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The Grounds For Divorce

So you’ve decided that you want to go ahead with a divorce, but do you have grounds? And if so, on what basis should you proceed?

There is, in fact, only one ground for divorce: that the marriage has irretrievably broken down. However, the party issuing the divorce proceedings (known as ‘the petitioner’ – the other party is known as ‘the respondent’) must show such breakdown by proving one of five things:-

1. That the respondent has committed adultery and the petitioner finds it intolerable to live with the respondent. Adultery is normally proved by an admission from the respondent, but may also be proved, for example, by evidence that the respondent has parented a child of which the petitioner is not the other parent, or by a finding in other proceedings, such as a decree in previous judicial separation proceedings, granted by reference to the respondent's adultery. Note that one party to a marriage shall not be entitled to rely on adultery committed by the other if, after it became known to him that the other had committed that adultery, the parties have lived with each other for a period exceeding, or periods together exceeding, six months. Adultery is used to prove irretrievable breakdown in about 15-20% of cases.

2. That the respondent has behaved in such a way that the petitioner cannot reasonably be expected to live with the respondent (often referred to as ‘unreasonable behaviour’). Unreasonable behaviour can take many forms, such as the use of violence, verbal abuse, drunkenness and so on. Whether the behaviour is sufficiently serious is a matter for the court, although the reality is that few unreasonable behaviour petitions are refused. Note however that the court may refuse the divorce if the parties live together for six months after the last incident of unreasonable behaviour. Unreasonable behaviour is the most common way of proving irretrievable breakdown, being used in about 50% of divorce petitions issued by wives and about 35% of petitions issued by husbands.

3. That the respondent has deserted the petitioner for a continuous period of two years or more (‘desertion’). The desertion must be without good reason and with the intention of bringing the relationship to an end. Periods of cohabitation not exceeding six months will not be taken into account, but will not count towards the two year period. In fact, desertion is very rarely used to prove that a marriage has irretrievably broken down, in less than 1% of cases.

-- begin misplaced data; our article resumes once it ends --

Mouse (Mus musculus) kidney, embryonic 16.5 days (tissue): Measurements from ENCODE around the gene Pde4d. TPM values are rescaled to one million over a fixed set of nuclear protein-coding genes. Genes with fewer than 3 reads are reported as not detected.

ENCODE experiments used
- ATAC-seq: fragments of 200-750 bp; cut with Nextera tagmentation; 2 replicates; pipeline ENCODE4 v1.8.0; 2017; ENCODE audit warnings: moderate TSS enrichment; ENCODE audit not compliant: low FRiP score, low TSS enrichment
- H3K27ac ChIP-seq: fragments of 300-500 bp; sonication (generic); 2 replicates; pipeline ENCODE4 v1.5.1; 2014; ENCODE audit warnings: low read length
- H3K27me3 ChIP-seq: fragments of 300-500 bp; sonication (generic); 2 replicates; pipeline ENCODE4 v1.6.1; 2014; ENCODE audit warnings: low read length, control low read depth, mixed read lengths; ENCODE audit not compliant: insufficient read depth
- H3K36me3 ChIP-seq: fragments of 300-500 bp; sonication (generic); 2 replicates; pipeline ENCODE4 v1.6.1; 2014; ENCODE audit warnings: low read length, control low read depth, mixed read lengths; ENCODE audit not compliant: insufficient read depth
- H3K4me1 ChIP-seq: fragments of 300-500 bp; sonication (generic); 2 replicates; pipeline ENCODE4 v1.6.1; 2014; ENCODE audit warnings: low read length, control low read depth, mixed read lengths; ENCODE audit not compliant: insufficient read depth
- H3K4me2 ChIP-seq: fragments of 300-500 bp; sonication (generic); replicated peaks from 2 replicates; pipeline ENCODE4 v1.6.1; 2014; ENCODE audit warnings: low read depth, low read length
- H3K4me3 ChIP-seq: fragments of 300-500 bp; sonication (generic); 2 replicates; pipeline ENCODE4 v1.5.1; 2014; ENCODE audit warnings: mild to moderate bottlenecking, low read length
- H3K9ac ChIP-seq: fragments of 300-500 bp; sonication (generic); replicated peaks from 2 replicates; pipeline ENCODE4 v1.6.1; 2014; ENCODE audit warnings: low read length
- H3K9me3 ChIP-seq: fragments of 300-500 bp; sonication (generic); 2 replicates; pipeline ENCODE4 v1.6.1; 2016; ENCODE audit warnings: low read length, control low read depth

Richard Howlett - Partner

Richard Howlett - Partner

4. Two years’ separation and consent: that the petitioner and the respondent have lived apart for a continuous period of at least two years and the respondent consents to the divorce. The parties can be treated as living apart even if they still live under the same roof, provided that they are living completely separate, including sleeping separately, cooking and washing separately and having separate finances. The respondent must give his or her consent to the divorce in writing. Note again that periods of cohabitation not exceeding six months will not be taken into account, but will not count towards the two year period. Two years’ separation and consent is used in about 30% of petitions issued by husbands and about 20% of petitions issued by wives.

5. Five years’ separation: that the petitioner and the respondent have lived apart for a continuous period of at least five years, without any requirement for the respondent’s consent. "Living apart" has the same meaning as under two years' separation and consent, above. Once again, periods of cohabitation not exceeding six months will not be taken into account, but will not count towards the five year period. Five years’ separation is used in about 10 to 15% of divorces.

This is just a brief summary of the grounds for divorce. If you require any further advice, then you should consult a specialist divorce lawyer.

Richard Howlett - Solicitor at Selachii LLP richard@selachii.co.uk - 02077925649

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